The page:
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Does all the rain have you in a rut?

By Randall Reeder, Ohio State University Extension

Ruts like these are present in farm fields around the state following the soggy harvest. Photo by Randall Reeder.

            “I’m in the combine cab, driving through water to get the corn picked,” said the voice on the other end of a cell phone call today (Dec. 2). Then the long-time no-tiller from Hardin County added, “I’ve got some ruts, but nothing like the neighbors who tilled last fall. What a mess.”

            Yes, even fields that are never tilled likely had some rutting and compaction damage in 2011. But nothing like fields that were plowed a year or two ago.

            Remember last fall? In 2010 corn and soybean harvest was finished about a month early. Too many Ohio farmers “took advantage” of a warm, dry fall to get out an old chisel plow or perhaps buy a new combination tillage tool to work up their corn AND soybeans fields. Research (and recent history) have shown that soybean yields after corn are equal or better with no-till than  with tillage.

            In 2011 a rainy spring delayed most planting until the first week of June. A lot of fields were compacted during planting. Fortunately, timely rains during the summer (for most of Ohio) allowed the crop to catch up and have good yield potential. Also fortunately, the killing frost was about a month later than usual.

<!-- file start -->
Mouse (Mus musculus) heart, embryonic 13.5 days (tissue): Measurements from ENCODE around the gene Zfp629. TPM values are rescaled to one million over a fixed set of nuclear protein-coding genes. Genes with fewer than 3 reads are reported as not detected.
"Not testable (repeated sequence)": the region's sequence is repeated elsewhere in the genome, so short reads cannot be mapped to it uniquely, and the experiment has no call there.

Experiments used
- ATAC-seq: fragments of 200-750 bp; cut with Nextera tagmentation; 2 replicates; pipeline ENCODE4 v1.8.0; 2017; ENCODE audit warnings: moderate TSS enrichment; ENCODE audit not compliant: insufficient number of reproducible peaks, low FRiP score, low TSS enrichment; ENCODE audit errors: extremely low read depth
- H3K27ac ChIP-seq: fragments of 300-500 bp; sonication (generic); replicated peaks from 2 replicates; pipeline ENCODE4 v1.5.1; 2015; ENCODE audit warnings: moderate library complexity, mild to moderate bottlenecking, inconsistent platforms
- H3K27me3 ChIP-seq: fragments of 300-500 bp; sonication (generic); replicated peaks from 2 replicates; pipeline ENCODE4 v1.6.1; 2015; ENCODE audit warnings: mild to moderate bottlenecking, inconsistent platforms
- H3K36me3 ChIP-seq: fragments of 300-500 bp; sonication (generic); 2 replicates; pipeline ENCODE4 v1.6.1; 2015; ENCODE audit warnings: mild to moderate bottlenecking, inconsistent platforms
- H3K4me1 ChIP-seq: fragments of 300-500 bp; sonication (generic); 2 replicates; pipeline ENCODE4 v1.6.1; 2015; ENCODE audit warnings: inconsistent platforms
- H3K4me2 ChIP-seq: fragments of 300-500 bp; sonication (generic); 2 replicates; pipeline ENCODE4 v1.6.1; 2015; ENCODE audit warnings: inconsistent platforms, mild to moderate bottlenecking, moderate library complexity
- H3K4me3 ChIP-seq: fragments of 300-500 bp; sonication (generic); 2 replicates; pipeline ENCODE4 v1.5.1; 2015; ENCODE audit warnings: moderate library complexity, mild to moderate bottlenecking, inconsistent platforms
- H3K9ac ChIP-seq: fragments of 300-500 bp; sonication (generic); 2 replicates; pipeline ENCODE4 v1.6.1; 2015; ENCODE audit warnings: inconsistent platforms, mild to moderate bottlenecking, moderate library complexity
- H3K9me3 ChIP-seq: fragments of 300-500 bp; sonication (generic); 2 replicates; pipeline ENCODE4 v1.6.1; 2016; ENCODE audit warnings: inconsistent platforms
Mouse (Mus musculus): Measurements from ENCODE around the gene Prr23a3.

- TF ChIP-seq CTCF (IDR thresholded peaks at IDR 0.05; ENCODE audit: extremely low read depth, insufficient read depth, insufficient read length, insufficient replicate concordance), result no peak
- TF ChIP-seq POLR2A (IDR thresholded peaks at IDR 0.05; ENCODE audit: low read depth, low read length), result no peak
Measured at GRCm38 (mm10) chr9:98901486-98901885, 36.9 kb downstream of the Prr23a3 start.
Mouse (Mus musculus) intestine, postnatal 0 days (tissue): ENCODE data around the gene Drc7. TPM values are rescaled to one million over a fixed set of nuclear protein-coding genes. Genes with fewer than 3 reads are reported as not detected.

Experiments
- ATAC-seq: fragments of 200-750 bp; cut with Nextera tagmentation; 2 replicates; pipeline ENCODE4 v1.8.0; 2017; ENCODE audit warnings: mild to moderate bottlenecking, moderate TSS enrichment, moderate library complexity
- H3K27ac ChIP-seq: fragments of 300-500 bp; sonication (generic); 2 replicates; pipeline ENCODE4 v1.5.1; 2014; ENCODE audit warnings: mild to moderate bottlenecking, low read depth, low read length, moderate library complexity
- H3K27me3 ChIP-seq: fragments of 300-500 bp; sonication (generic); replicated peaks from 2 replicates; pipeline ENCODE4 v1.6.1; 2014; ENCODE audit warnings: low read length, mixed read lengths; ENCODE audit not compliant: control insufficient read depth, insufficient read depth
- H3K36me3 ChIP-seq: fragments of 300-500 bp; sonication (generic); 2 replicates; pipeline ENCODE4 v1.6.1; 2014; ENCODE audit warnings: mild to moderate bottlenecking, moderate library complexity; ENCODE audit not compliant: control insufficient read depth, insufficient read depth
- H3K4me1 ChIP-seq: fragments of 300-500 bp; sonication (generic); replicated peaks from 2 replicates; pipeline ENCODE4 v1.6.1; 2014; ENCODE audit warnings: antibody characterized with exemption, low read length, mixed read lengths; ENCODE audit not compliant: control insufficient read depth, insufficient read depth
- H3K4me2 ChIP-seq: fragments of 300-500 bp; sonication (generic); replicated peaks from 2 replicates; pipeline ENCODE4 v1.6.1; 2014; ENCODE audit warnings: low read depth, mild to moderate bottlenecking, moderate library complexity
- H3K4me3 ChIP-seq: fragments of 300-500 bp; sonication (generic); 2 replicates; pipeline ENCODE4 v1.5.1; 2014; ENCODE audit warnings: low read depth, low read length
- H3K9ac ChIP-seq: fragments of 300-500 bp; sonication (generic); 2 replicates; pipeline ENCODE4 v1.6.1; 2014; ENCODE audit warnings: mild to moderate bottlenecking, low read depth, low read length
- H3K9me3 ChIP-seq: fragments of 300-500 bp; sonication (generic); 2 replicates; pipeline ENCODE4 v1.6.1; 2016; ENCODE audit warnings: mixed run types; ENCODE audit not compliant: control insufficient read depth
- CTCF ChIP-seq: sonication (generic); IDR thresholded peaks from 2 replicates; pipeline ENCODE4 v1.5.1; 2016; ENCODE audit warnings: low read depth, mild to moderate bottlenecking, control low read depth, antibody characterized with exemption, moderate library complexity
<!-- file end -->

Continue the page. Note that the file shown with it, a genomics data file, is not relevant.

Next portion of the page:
But now, most Ohio farmland is saturated and the window for any “fall tillage” has slammed shut. The best course of action for farmers concerned about soil quality may well be no action at all. Deep tilling wet soils will destroy soil structure. With tillage you have looser soils, and if we see more rains next spring, we’ll see even more compaction issues.

            Attempting to deep till anytime before planting next spring may lead to even worse conditions. Do the absolute minimum amount of tillage necessary to get the ground ready for planting. Often a light, shallow tillage operation can smooth out ruts and create a surface ideal, or at least acceptable, for planting.

            For more from Reeder, see the Ohio No-Till page in the Mid December issue of Ohio’s Country Journal.

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One comment

  1. With the span of equipment growing larger, there is a tendency to feel one can level low spots and avoid using ditches. In years of heavy rainfall, this is not enough and equipment tracks more deep than original ditches are the result. Our climate is changing, more wet, more dryness, increased wind, etc., seem to be here to stay. Farming as we did in the ‘good old days’ may be a thing of the past. This concept seems hard to accept, but one we all need to adjust to, accept and find a way to plant and harvest with all the problems it brings. It is a rare year anymore that is like the years past.

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